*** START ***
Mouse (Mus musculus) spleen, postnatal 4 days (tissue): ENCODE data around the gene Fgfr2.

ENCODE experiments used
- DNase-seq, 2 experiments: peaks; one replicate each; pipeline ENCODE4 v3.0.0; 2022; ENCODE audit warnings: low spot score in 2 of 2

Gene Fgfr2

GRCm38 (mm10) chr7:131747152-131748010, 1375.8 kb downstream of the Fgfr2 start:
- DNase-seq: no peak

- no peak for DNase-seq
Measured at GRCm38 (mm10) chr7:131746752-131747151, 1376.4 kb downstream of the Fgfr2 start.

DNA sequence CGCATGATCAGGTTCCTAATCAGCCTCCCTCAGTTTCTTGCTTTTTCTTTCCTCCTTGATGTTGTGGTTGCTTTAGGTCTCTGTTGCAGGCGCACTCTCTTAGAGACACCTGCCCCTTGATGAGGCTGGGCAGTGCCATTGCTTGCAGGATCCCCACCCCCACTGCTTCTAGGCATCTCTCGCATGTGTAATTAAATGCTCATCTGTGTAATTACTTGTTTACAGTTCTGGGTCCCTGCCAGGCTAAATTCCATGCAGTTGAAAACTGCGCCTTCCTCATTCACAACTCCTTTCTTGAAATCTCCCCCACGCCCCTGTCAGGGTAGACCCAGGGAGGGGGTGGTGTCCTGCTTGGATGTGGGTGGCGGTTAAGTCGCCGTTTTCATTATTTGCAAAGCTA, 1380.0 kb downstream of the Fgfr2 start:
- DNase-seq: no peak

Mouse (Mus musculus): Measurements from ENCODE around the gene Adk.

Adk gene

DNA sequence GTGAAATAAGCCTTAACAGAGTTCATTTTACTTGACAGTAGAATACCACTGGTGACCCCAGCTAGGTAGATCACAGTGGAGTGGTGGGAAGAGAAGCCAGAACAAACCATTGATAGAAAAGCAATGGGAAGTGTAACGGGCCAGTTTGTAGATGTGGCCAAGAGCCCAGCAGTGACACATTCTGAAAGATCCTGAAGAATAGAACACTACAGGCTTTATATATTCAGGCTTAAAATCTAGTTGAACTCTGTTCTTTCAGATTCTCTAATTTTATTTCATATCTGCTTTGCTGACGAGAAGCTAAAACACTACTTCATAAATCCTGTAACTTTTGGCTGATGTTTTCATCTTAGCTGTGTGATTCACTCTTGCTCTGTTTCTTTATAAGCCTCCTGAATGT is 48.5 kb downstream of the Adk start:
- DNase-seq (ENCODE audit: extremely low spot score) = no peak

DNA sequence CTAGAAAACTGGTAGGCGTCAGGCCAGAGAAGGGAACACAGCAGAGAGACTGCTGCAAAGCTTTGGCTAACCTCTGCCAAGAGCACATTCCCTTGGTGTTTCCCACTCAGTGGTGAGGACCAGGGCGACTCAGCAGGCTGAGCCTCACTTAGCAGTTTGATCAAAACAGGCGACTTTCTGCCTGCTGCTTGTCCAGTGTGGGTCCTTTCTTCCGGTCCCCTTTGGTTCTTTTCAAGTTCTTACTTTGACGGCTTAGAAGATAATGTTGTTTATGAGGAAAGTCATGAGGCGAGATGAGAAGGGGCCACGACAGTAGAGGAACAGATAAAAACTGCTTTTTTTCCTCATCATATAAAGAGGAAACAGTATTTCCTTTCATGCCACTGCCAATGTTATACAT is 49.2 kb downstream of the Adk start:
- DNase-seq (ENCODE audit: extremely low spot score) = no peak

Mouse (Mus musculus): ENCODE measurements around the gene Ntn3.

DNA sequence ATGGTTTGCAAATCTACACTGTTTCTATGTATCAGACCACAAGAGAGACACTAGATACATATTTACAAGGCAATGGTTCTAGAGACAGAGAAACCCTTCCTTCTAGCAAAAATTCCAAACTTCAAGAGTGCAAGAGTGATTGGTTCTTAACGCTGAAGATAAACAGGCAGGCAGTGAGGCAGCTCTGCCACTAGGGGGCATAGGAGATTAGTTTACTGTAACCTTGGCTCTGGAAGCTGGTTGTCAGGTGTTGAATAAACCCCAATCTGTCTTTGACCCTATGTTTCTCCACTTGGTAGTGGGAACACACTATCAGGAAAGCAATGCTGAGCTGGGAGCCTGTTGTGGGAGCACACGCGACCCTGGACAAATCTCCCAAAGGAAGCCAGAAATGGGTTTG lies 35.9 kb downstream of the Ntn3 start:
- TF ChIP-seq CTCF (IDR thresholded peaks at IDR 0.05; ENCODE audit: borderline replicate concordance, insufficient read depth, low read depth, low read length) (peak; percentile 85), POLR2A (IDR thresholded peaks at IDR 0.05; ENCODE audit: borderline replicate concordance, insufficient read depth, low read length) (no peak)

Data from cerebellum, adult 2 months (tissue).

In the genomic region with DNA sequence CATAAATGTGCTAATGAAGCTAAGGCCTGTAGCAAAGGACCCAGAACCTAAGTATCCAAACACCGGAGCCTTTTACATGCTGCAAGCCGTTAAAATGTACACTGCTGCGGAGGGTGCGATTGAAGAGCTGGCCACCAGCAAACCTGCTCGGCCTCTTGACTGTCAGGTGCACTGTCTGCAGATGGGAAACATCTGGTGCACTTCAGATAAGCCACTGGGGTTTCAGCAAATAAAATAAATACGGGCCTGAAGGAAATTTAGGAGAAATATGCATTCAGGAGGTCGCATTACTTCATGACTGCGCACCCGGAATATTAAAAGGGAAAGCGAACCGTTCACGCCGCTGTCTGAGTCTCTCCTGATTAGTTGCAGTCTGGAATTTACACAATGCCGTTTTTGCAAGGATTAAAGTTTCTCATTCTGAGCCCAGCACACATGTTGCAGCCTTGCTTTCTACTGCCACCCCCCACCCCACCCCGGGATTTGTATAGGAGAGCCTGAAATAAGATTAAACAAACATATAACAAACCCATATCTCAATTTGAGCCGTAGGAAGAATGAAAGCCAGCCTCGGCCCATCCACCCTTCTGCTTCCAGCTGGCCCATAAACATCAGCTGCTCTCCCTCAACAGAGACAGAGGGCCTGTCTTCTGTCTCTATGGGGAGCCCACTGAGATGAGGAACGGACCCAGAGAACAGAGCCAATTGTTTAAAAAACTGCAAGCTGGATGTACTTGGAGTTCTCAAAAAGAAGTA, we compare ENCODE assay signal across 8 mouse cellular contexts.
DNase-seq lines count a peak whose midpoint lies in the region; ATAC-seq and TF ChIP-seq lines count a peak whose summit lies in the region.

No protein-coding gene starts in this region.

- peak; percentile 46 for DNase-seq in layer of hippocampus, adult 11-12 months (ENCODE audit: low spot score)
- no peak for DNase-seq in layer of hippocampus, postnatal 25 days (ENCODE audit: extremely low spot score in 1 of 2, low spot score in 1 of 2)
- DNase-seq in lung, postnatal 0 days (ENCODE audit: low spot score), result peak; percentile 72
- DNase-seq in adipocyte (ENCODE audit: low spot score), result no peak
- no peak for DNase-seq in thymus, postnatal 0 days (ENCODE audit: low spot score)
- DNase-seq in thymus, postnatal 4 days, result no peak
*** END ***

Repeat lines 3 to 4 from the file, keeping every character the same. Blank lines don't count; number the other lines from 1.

- DNase-seq, 2 experiments: peaks; one replicate each; pipeline ENCODE4 v3.0.0; 2022; ENCODE audit warnings: low spot score in 2 of 2

Gene Fgfr2